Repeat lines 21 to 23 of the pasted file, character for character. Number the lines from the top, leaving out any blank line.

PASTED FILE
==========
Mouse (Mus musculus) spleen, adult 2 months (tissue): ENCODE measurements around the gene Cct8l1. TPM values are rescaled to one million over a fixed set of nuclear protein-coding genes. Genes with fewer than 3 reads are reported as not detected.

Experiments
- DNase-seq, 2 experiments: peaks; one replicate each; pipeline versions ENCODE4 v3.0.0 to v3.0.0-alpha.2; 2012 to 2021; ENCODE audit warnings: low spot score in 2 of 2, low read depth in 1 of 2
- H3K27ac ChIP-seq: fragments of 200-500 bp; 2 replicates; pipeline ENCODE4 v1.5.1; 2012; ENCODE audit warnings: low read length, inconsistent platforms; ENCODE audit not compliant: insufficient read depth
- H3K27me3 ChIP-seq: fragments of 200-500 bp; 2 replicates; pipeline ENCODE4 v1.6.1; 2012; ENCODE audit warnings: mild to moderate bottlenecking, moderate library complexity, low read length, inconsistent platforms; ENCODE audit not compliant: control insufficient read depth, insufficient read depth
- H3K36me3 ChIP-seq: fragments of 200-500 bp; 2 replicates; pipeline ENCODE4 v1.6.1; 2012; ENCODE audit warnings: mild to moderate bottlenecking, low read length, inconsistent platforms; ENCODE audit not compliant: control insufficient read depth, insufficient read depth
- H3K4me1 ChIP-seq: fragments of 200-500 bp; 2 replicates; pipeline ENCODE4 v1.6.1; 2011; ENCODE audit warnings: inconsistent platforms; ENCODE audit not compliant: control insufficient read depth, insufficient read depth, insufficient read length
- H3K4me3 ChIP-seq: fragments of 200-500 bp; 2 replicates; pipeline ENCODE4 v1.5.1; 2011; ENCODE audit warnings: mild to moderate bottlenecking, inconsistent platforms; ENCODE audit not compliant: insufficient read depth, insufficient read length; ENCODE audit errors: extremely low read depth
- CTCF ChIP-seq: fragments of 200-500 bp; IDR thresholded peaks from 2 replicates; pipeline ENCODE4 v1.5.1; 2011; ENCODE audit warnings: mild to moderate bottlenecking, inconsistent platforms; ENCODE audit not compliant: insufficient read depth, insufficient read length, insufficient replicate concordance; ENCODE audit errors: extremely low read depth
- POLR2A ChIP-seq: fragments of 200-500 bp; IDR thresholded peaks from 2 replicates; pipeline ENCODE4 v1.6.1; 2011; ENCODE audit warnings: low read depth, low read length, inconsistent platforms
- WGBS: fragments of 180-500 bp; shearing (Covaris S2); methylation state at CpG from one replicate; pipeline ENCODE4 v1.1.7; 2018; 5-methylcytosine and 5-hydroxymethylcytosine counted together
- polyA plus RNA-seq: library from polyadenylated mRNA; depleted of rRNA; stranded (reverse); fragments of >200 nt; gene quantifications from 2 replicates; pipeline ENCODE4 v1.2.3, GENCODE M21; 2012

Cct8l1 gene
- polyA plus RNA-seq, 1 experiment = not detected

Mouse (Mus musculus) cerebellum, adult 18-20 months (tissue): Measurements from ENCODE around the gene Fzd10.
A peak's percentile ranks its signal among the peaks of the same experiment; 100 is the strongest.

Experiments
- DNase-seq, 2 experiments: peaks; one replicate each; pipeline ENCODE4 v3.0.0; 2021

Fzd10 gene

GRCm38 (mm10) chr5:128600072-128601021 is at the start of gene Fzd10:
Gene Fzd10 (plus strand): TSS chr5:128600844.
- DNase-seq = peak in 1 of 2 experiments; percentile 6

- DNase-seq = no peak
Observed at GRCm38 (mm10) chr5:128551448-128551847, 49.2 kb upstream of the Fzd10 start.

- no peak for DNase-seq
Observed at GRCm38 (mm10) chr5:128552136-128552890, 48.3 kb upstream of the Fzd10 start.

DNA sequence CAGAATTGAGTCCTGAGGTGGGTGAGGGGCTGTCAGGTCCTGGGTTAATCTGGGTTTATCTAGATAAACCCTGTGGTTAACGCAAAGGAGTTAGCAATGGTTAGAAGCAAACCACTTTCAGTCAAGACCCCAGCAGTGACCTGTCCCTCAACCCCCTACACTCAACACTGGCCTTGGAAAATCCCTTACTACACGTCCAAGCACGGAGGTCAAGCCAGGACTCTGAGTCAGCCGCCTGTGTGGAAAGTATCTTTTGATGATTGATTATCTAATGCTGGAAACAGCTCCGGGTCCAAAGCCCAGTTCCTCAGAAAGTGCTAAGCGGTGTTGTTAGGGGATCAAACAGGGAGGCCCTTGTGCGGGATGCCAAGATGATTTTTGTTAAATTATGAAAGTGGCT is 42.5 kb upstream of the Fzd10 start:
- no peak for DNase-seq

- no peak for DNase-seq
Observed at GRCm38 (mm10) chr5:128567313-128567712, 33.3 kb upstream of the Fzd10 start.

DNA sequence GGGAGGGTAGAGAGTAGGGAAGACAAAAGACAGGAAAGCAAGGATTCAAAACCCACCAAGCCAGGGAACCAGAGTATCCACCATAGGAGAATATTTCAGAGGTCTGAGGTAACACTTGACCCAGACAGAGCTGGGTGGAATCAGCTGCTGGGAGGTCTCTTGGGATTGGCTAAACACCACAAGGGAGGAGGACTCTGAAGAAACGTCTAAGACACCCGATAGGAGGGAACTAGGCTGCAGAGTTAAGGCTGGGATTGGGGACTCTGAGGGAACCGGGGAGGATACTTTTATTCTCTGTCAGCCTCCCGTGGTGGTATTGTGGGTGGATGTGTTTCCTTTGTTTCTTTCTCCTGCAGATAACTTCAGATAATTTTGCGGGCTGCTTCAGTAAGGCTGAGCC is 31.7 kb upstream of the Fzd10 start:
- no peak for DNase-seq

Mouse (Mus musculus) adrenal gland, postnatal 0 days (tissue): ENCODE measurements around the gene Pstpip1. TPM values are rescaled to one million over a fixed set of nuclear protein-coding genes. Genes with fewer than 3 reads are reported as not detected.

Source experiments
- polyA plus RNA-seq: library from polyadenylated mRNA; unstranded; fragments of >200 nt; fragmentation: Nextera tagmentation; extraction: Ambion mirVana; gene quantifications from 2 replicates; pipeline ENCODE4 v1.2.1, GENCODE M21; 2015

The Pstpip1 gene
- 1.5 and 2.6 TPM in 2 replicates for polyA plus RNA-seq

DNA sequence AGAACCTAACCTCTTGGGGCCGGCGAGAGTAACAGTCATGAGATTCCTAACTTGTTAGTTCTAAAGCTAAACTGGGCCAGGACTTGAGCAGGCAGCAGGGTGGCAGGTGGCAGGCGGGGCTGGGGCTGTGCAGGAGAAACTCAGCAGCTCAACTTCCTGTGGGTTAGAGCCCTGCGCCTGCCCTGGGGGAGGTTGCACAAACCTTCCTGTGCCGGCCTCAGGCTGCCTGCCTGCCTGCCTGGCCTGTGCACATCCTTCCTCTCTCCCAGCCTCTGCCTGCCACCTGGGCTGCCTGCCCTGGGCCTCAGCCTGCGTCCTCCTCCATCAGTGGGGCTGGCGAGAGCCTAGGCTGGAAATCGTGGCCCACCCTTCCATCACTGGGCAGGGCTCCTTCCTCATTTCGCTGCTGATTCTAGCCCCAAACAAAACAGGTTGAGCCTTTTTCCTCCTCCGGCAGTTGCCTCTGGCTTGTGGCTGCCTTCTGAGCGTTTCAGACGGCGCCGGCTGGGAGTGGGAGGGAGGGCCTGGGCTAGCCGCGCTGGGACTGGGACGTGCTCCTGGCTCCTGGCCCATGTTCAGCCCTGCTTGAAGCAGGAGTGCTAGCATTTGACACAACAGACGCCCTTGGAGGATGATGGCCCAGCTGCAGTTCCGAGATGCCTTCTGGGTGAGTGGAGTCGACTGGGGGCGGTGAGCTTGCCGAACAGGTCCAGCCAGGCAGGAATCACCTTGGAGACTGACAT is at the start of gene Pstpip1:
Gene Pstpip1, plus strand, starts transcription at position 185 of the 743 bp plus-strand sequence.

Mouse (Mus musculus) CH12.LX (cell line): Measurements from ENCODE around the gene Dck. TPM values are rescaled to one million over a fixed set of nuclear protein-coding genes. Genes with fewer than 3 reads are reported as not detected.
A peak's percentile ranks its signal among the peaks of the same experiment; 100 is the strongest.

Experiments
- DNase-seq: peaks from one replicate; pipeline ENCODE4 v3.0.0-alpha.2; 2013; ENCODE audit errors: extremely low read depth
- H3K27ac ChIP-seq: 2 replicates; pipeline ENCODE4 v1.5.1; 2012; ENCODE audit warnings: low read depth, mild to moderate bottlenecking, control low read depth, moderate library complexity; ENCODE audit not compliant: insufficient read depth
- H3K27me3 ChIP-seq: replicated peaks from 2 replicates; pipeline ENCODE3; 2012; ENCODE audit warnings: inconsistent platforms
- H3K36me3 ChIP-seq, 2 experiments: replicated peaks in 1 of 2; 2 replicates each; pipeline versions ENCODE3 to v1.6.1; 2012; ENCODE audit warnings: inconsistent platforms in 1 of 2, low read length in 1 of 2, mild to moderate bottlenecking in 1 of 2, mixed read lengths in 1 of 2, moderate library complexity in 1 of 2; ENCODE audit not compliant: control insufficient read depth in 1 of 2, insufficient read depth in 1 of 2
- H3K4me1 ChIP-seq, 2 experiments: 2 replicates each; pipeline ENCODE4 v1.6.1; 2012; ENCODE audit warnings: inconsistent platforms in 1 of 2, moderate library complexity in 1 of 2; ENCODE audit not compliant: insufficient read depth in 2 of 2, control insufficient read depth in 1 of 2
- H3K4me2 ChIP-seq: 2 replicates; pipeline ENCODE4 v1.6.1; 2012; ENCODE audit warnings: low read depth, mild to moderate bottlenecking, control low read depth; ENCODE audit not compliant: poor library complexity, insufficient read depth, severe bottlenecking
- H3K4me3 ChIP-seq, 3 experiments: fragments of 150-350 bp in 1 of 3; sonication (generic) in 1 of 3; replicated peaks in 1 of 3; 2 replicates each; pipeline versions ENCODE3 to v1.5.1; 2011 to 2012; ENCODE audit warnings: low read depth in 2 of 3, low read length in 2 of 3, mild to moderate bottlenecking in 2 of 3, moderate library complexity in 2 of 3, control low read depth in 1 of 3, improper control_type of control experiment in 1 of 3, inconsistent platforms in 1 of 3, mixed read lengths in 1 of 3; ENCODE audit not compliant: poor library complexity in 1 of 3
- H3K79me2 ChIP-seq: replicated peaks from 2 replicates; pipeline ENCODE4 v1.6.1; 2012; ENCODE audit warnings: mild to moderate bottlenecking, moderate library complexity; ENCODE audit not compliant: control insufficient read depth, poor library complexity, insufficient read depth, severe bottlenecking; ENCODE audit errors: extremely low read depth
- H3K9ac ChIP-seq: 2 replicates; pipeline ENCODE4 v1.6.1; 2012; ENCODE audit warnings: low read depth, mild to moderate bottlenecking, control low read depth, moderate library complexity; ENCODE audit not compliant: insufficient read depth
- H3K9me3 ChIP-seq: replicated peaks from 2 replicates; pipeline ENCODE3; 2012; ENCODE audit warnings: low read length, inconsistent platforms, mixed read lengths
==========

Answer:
Gene Fzd10 (plus strand): TSS chr5:128600844.
- DNase-seq = peak in 1 of 2 experiments; percentile 6

- DNase-seq = no peak